$417 Million Award from Lawsuit Dropped


A judge tossed an award given to a woman claiming baby powder caused ovarian cancer.

In August, a California jury awarded Eva Echeverria $417 million in a lawsuit alleging that Johnson & Johnson’s Baby Powder caused her ovarian cancer. J&J promised to appeal the verdict, and a new judge ruled last week that the award be tossed.

Echeverria alleged that after decades of use, J&J products caused ovarian cancer. She and her lawyers accused J&J of knowing of 30 years’ worth of studies linking talc use on the genitals with ovarian cancer, but still encouraging women to use its products. Talc is one of the ingredients in talcum powder. Some versions of baby powder use cornstarch rather than talc. J&J argued that there have been no definitive studies on the carcinogenicity of talc powder.

According to the American Cancer Society, studies examining a link between talcum powder and ovarian cancer have been mixed. They conclude that if there is an increased risk, “the overall increase is likely to be very small.”

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Los Angeles County Superior Court Judge Maren Nelson granted J&J’s appeal, saying that there was not sufficient evidence to prove that the company acted with malice and that the amount of money awarded in damages was excessive. Nelson also said that there were errors and jury misconduct in the previous trial.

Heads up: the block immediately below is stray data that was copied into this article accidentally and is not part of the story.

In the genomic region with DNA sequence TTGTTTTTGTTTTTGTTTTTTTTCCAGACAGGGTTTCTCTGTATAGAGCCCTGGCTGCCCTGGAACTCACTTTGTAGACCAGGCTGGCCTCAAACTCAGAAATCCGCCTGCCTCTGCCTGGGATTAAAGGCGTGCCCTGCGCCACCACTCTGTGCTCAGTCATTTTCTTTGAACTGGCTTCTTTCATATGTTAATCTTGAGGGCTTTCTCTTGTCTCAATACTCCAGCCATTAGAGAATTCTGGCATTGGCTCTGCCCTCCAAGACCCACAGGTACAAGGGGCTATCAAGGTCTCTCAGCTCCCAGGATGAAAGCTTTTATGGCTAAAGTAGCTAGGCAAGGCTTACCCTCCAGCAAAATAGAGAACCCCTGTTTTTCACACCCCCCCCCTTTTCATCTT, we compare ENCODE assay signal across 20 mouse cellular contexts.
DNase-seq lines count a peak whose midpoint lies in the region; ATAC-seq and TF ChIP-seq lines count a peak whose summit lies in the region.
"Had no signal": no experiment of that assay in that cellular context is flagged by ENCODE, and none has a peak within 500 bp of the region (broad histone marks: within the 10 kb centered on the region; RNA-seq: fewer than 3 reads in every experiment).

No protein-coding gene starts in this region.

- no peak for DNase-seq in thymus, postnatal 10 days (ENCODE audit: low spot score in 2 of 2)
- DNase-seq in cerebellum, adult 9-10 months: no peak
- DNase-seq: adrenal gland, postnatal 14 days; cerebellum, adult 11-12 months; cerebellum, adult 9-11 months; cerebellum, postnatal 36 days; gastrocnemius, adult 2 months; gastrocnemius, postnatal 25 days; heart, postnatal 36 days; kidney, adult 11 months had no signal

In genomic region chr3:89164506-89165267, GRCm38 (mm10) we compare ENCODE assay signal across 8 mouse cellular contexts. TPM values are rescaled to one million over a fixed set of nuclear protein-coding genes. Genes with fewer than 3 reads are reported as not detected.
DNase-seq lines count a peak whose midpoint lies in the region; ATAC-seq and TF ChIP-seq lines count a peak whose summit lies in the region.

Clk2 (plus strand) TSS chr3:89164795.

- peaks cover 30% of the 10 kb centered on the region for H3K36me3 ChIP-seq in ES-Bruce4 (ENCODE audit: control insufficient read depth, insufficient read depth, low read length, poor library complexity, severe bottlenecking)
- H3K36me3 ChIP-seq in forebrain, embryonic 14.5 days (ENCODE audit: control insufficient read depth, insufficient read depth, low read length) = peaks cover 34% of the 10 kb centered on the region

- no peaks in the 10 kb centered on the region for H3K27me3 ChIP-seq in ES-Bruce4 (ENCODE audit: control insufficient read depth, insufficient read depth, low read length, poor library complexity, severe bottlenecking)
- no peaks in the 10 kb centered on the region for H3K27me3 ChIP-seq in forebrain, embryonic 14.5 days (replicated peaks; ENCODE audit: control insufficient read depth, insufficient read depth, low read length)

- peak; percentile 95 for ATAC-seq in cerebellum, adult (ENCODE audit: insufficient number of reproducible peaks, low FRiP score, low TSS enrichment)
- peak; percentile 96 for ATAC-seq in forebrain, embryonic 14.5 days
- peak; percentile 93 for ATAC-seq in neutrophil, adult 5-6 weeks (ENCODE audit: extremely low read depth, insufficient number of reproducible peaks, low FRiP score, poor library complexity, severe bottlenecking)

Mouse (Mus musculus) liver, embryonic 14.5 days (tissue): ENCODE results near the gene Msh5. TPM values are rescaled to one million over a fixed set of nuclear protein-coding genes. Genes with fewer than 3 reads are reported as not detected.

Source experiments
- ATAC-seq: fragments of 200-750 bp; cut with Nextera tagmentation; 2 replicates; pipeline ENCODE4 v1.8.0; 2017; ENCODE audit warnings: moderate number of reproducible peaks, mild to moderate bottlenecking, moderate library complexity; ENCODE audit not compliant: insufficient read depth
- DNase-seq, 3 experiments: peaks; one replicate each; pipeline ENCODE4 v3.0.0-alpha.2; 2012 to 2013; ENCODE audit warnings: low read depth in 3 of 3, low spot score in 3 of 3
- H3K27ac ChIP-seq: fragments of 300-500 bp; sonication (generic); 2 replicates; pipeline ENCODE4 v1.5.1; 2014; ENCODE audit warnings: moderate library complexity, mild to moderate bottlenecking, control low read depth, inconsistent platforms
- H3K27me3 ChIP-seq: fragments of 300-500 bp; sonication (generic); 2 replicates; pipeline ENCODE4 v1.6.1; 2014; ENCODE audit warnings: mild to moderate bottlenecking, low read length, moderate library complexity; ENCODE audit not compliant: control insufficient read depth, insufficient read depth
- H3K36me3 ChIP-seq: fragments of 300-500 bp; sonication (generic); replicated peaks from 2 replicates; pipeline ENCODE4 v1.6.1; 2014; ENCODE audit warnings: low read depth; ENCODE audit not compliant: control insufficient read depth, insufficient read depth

“Ovarian cancer is a devastating disease-but it is not caused by the cosmetic-grade talc we have used in Johnson’s Baby Powder for decades. The science is clear and we will continue to defend the safety of Johnson’s Baby Powder as we prepare for additional trials in the U.S.,” said Johnson & Johnson spokeswoman Carol Goodrich in a statement.

Since the previous trial, Echeverria has died, but her lawyers say that the decision will appealed regardless.

“We will continue to fight on behalf of all women who have been impacted by this dangerous product,” said her attorney, Mark Robison Jr., in a statement.

Several other lawsuits have been filed, making similar claims, but Echeverria’s case resulted in the highest award. Overall, jury awards have totaled hundreds of millions of dollars. However, a Missouri appellate court recently threw out a $72 million award to an Alabama woman, saying that Missouri was not the proper jurisdiction for the case.

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